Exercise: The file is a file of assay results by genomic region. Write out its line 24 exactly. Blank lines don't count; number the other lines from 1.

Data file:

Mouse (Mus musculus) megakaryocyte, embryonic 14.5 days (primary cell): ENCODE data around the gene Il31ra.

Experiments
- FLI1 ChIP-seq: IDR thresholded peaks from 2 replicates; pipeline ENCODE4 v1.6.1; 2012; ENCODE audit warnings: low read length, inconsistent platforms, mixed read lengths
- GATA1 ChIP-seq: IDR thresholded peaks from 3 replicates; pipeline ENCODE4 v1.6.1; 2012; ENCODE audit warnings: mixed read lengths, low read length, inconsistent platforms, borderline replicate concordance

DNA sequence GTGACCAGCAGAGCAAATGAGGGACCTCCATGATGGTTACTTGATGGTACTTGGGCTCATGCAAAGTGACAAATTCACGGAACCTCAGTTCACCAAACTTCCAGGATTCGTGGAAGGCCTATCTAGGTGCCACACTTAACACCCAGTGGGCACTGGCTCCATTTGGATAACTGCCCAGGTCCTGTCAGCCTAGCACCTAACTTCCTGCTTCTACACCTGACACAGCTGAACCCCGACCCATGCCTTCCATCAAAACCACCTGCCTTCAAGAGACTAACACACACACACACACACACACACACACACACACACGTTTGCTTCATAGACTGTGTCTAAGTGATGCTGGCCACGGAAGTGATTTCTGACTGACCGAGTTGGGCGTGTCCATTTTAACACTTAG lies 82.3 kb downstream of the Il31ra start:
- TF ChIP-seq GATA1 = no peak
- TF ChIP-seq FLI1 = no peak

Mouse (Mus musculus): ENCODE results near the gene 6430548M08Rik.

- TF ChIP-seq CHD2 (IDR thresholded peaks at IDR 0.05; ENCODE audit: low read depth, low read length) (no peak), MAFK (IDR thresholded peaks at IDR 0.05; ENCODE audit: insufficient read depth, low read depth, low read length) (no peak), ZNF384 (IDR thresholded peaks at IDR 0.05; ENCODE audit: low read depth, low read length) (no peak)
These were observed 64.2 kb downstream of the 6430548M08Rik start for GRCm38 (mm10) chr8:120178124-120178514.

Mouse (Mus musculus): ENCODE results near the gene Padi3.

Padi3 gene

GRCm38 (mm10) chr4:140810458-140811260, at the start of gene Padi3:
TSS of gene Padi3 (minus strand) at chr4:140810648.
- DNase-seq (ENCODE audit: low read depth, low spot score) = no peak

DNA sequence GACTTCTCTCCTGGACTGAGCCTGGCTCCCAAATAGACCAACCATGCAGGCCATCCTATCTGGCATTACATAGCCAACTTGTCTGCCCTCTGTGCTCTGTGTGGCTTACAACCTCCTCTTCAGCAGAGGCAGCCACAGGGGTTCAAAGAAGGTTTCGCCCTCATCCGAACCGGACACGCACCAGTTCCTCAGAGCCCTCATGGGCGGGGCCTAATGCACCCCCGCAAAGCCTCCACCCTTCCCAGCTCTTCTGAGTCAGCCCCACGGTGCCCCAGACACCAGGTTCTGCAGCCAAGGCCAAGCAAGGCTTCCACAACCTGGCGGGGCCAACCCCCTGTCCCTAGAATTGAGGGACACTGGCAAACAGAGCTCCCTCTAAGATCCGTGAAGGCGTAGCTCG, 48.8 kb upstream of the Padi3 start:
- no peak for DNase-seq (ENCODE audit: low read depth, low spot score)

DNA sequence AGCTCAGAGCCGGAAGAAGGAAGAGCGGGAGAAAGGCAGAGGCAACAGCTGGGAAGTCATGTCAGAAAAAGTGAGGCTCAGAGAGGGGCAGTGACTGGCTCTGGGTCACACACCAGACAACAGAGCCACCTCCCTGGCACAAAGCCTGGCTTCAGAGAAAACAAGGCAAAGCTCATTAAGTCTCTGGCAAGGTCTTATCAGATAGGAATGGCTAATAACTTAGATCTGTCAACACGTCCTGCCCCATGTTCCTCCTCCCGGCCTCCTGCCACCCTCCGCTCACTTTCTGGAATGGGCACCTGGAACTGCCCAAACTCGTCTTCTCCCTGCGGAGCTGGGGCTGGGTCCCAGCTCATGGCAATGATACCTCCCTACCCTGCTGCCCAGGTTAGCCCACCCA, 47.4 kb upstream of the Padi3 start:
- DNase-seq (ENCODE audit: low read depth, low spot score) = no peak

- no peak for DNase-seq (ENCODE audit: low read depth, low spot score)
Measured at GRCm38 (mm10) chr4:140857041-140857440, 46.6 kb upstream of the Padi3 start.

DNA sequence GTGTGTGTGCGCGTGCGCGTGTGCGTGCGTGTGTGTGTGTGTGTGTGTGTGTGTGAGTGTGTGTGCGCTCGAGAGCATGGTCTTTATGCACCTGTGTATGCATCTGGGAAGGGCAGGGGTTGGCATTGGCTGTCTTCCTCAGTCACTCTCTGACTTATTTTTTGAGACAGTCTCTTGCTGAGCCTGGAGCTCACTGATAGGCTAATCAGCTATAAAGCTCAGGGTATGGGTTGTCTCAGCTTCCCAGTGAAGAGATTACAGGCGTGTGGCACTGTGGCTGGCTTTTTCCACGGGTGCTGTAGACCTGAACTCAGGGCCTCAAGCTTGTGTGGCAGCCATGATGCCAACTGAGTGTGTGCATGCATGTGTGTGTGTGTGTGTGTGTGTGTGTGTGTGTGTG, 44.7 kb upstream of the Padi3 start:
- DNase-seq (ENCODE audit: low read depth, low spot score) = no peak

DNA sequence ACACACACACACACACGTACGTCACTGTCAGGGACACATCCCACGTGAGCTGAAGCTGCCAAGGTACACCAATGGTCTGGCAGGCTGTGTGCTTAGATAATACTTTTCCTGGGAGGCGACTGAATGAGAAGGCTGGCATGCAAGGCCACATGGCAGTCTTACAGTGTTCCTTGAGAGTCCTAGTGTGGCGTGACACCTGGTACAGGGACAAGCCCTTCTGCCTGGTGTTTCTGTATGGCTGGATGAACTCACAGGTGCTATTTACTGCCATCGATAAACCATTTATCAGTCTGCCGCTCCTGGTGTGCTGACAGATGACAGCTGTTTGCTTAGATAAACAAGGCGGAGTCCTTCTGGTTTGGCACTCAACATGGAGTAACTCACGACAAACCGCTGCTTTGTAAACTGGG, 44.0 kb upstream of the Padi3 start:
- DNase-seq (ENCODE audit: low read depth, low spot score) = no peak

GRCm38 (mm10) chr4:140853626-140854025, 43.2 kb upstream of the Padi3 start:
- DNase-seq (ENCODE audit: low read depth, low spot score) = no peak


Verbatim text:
DNA sequence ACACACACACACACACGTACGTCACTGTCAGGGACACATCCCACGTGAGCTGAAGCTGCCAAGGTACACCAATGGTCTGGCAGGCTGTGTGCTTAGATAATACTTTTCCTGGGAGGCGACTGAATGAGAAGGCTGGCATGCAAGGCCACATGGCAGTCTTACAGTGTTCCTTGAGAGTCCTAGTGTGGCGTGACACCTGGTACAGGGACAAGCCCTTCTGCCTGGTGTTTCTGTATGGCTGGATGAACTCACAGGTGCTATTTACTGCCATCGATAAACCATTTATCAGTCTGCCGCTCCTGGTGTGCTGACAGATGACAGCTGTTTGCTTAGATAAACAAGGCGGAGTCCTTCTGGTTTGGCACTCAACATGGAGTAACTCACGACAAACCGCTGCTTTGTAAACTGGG, 44.0 kb upstream of the Padi3 start: